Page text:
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Luggin' it all about....

  1. Blighty
    What do you use to carry your equipment when you're out and about? Does it depend on the terrain, time of year, phase of the moon etc. For myself, I usually use 3 different bags and vary the combination depending on the terrain or which camera I'm using. If I'm going scrambling somewhere, over rough ground, I'll take my Nikon F80 in an old small(ish) CCS bag. I'll use this with an equally old pair of Lowepro lens cases strapped to my rucksack waistbelt. If the walk is of a more sedate nature, I'll use my Karrimor Pro am (don't laugh) gadget bag. I get a surprisingly large amount of gear inside. The F5 or the C330 end up in this, again with the Lowepro cases for lenses/lightmeter etc. Very rarely, I'll use a Lowepro Nature trekker sack, but it's too big and heavy in its own right to be used for anything other than very short trips. Frustratingly, and I reckon I won't be alone here, I've never been able to find that one bag/sack that's perfect for every occasion. How about you?
  2. thefizz
    I just use one of a few various size packpacks I have depending on where I'm hiking and how much other gear (food & cloths etc.) I need to bring. I usually have the cameras (35mm SLR and/or Mamiya Rangefinder) in their own cases within the backpack.

    I do have a good Lowepro bag but only use that for the RZ67 and don't hike with that camera. I'd need a donkey for that

  3. Blighty
    Funnily enough, I used my Lowepro bag for toting my RB67 kit around. I managed one short(ish) walk up Hardknott Fell in the Lake District and almost crippled myself in the process. Seriously, a donkey is a necessary bit of kit when carrying any of the Mamiya 6x7 stuff around!
  4. coigach
    For long hillwalking days with a camera I use this rucsack - Macpac are a New Zealand based company who make great quality outdoor kit. This is very comfy to carry long distances, and the crampon bungee cord and ice axe loops make it easy to carry a tripod in a stable way. (In fact, it works a lot better than my Lowepro Dryzone which I use for my Pentax 67 kit):

    I have cut a cheapo foam camping mat to size the inside of the rucsack to stop the tripod bashing camera gear, and I put my climbing camera (Fuji GA645zi) in a camera bag then inside a fold-over drybag. Has been tested in rain, hail and snow this winter and all works well..!

    Drybags are great, really handy for making camera bags / cases totally waterproof. I keep my 120 film in one too. They come in lots of different sizes. See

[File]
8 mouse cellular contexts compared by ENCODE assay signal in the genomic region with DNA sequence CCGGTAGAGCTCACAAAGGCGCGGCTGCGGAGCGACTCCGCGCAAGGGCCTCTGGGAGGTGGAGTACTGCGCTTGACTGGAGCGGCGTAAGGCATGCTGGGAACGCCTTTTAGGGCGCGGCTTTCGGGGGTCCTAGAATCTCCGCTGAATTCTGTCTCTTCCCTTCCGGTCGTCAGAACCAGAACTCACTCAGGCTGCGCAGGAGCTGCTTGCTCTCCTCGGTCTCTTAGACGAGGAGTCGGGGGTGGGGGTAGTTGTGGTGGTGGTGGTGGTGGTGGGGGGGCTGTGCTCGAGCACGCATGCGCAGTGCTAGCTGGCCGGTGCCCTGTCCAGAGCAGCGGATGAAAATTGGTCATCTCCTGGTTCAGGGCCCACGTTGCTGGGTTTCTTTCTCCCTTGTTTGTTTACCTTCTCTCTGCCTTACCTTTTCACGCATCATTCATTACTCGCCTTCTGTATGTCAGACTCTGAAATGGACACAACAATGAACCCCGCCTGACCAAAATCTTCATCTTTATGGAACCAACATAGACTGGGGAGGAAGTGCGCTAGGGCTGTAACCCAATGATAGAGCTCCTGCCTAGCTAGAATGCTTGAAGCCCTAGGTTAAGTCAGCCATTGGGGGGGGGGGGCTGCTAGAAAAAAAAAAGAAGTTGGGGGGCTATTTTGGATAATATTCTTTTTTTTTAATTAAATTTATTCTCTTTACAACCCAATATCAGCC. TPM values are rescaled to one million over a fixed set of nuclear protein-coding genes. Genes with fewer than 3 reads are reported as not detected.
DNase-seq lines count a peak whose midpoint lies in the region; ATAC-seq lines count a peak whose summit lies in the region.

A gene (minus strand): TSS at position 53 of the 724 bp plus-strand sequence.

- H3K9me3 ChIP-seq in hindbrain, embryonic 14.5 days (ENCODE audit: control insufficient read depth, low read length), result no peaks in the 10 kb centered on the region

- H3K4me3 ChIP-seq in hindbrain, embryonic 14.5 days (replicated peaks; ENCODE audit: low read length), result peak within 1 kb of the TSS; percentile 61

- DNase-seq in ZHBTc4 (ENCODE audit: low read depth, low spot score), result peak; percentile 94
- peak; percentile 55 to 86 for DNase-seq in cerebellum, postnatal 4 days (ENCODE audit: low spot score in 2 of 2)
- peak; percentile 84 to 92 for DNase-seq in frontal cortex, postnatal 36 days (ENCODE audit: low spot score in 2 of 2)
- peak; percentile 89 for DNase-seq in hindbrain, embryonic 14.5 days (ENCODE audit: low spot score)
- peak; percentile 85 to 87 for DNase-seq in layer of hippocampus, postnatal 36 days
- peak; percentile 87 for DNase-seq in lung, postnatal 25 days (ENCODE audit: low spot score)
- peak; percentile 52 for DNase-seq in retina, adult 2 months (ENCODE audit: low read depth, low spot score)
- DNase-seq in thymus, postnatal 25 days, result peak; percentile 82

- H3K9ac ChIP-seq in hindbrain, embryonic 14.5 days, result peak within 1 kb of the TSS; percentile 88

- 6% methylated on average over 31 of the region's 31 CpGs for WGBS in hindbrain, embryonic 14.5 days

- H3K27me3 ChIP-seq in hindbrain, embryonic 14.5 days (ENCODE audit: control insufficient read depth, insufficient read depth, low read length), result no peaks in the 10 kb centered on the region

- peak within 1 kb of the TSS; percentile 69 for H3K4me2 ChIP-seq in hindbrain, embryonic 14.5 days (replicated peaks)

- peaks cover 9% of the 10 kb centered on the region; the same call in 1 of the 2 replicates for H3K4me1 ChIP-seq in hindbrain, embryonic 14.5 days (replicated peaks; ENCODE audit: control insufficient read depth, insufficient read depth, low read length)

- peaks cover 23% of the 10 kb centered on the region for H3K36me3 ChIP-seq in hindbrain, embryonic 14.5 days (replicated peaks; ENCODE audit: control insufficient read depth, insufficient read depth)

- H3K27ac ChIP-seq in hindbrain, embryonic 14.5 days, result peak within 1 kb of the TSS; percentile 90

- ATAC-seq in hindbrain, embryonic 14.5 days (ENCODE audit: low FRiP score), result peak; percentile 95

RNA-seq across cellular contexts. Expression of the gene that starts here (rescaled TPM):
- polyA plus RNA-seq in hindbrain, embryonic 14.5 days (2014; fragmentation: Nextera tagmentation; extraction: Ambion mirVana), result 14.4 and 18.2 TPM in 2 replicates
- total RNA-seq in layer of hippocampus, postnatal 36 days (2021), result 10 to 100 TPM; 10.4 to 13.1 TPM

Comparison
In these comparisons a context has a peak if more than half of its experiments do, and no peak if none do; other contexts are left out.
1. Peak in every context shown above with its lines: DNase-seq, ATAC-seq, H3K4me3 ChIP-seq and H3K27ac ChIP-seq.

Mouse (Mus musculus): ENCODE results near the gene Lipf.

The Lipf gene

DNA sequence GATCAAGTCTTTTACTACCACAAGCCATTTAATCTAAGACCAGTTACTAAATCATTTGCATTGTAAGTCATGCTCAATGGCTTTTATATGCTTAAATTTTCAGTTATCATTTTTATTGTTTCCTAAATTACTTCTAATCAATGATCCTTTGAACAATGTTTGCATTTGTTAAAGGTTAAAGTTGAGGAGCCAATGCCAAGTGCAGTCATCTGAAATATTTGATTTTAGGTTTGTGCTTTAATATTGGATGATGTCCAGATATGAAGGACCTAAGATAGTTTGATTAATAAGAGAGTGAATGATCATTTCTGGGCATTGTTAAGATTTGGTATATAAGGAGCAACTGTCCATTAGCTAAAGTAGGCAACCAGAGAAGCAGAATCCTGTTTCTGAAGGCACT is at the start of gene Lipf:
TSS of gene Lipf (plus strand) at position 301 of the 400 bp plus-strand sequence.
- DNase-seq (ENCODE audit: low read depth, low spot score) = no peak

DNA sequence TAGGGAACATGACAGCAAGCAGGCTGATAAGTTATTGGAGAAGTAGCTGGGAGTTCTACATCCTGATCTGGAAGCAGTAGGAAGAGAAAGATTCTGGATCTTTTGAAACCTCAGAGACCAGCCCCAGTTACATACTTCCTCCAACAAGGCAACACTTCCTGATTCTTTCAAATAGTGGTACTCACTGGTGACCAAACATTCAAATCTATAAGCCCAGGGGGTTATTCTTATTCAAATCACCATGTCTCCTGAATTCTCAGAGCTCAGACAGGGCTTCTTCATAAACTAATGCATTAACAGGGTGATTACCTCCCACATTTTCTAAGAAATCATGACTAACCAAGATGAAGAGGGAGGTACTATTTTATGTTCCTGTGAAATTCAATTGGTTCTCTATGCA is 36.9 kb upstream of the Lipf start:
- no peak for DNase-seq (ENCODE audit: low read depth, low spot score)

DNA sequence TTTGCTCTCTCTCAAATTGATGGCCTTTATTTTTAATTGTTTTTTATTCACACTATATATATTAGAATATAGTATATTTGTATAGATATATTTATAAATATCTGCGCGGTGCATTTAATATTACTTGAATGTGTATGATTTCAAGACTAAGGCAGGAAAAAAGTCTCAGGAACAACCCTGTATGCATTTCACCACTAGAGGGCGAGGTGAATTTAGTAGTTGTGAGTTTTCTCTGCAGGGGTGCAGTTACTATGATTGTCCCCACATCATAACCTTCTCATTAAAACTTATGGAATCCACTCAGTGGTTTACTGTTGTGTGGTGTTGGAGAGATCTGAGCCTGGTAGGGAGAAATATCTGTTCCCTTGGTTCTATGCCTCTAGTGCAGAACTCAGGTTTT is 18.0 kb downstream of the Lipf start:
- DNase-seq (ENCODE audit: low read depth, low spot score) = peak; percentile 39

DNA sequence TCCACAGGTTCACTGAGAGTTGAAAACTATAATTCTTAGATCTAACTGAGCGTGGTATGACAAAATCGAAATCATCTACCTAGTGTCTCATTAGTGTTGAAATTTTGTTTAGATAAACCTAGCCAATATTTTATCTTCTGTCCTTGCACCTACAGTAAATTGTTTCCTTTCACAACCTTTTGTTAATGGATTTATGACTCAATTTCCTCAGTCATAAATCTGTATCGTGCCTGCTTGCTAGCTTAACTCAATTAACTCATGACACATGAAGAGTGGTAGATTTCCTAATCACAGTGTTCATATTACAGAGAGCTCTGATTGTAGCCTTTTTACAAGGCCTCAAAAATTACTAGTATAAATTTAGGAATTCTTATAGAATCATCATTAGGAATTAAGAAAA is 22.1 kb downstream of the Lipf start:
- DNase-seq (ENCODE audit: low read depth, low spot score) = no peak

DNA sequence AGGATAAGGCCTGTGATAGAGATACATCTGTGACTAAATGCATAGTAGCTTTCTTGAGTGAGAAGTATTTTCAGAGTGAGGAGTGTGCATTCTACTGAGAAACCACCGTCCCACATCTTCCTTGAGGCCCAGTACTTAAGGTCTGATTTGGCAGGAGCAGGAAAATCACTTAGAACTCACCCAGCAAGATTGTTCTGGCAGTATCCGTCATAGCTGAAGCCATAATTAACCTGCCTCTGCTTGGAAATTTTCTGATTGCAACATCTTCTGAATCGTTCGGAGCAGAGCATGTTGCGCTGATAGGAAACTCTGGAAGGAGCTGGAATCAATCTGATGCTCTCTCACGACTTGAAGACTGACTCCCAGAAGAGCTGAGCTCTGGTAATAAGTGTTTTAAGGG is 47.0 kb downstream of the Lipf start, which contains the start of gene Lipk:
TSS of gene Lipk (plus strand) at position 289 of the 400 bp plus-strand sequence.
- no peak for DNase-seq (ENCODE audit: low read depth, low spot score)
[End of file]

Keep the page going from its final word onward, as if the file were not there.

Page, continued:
PS- Also, on the North West Outdoors website, they use some of the cracking landscape pictures of Scottish photographer Ian Cameron. Here's a link to his site:
  5. notjustsomeone
    For everyday use I use an old medium sized US army rucksack or very occasionally a messenger bag from the army surplus store.
    For short hikes, mostly to go climbing, I'd use the rucksack with the external frame and keep climbing gear in the main compartment and some camera gear in the outer pockets. Needless to say, I've lost several cheap camera's with that setup.
    For full-day hikes I'll use my smaller internal-frame backpack and seperate things with airline blankets.
    For multi-day excersions I use an Arc'teryx Bora 80. Extra bodies and medium format stuff gets packed safely in the main compartment with camping gear, accessories and a couple lenses (in their cases or wrapped in a handkerchief) go in the outer compartments -with ziplock freezer bags for everything- and I take one camera on my shoulder ready to use.
    Where space and wheight allow I keep the extra 35mm body, 50mm lens, and bag of silica in a small pelican case. When I go rafting or sailing I take a cheaper camera and a 35-70 zoom instead of the 50 and everything else stays on dry land.
  6. Ralph Javins
    Ralph Javins
    Good morning;

    An interesting question. I have just purchased my first dedicated photography backpack; a Lowe-Pro Compu-Trekker Plus AW. I have no idea how it is going to work. I have just begun to see how things fit into it. I have tried it on to see how it fits, but I am not really sure about that part yet. My logic for getting it was for the ability to carry a laptop computer in relative safety. We will see.

    For the 4 by 5 SINAR F1, I have been breaking it down, folding it, wrapping it, and putting it into an old Kelty Redwing internal frame backpack when going out a short distance to get to the scene. If I am working alongside of the road, I just put the SINAR case in the back of the Subaru. If I am going further, then the SINAR goes into a Gregory Shasta internal frame backpack along with the "ten essentials" and other things if I wind up being out longer than I anticipate.

    The 2.25 Square gear or the 35mm gear can go into whatever pack seems appropriate for the distance and time involved.

    For mountain topping with the small radios, I put everything into a Gregory Denali Pro expedition size internal frame backpack. This includes the tent, sleeping bag and pad, a small solar panel, and other things, along with usually a Minolta X-700 35mm camera and a couple of lenses. I have tried to carry much more in the past, but this excessive accumulation of years is starting to get through to me, and while the Denali may have a lot of space (it really does fit the antenna system inside the pack), I am trying to keep the weight down to something manageable.


    Latte Land, Washington
  7. Wyno
    Hi guys,
    I thought you might be interested in seeing how I carry my gear and what it is. Hopefully the links will work. Gary Higgins took these shots of me when we went on a small trek in the Otway Ranges in Victoria, Australia.



  8. coigach
    Here's a link to a post on my adapted climbing rucsac which I use for mountain photo trips:


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